The Pinal County Planning and Zoning Commission postponed a hearing last week that would have advanced plans for a massive housing development north of Marana because Pima County and Marana were not notified as required under state law.
Pima County Administrator Chuck Huckelberry and Marana Town Manager Mike Reuwsaat expressed concern earlier this month that they had received little information about the proposed La Osa Ranch development.
Both jurisdictions protested that they had not received official notice from Pinal County about the hearing.
As one of the largest developments ever planned in Southern Arizona, La Osa would place up to 67,073 homes and two resorts on 22,150 acres of farm and ranch land west of Interstate 10 near Red Rock.
Officials from Pima County, Marana, Arizona Department of Transportation and Marana Unified School District have said the project could have detrimental effects in northern Pima County. The project is expected to develop over 20 years and could add more than 150,000 people to the rural region.
Environmentalists worry the 16-mile long development could impact the Ironwood Forest National Monument that lies south of the project and the Arizona Army National Guard is voicing its concern that the development could interfere with attack helicopter training missions it mounts from Pinal Air Park.
Patricia Grieb, deputy Pinal County attorney, told the Pinal Planning and Zoning Commission at its meeting in Florence Nov. 20 that she had determined the previous day that the commission could not consider the rezoning and formation of an overlay district for La Osa it was scheduled to vote on.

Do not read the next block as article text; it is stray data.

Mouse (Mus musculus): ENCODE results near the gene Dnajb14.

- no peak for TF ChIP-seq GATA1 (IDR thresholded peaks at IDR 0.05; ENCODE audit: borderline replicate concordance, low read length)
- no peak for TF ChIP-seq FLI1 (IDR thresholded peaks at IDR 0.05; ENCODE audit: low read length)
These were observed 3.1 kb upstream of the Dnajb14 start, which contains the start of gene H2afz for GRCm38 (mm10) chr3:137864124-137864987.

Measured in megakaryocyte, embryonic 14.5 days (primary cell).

"The public hearing cannot be heard, it won't be opened and no public comment will be taken because if the commission proceeded, anything that it would do would be invalid. This is what they call jurisdictional notice. The legal advice is that this can not move forward," Grieb told the commission.
The matters will be considered at a planning and zoning hearing scheduled for Dec. 18, Grieb said. The Pinal Board of Supervisors is scheduled to consider amending the county's comprehensive plan for La Osa Ranch at its Dec. 3 meeting. Both meetings are scheduled in Florence.
Grieb referred questions about the postponement to Joe Pyritz, Pinal County's public information officer.
"What I think it came down to was that the project extends down to touch Marana and Marana wasn't notified," he said.
Pyritz said he was unsure if the failure to notify Pima County also played a role in the decision to postpone the hearing.
Both Marana and Pima County border the project and Arizona law requires notification of " …each county and municipality which is contiguous to the amendment or change," as well as anyone owning property within 300 feet of the project at least 15 days before the hearing.
In a Nov. 10 e-mail sent to Huckelberry, Reuwsaat and Sharon Bronson, chairwoman of the Pima County Board of Supervisors, Pima County Planner Jim Mazzocco said Pinal County planners had told him they were considering pulling the rezoning back 300 feet to avoid having to notify the jurisdictions or postponing the hearing until proper notifications could be made.
"I think they were just thinking out loud when they told me that," Mazzocco said in a phone interview. "Either way, they decided to just postpone the hearing after all."
Mazzocco sent a letter to Pinal County planners on the day of the postponed hearing outlining Pima County's concerns.
The letter targeted traffic generated by La Osa and environmental concerns. It noted one of only two access points to the project from Interstate 10 is located a half mile from the county line and La Osa residents would be traveling to Pima County for employment and services.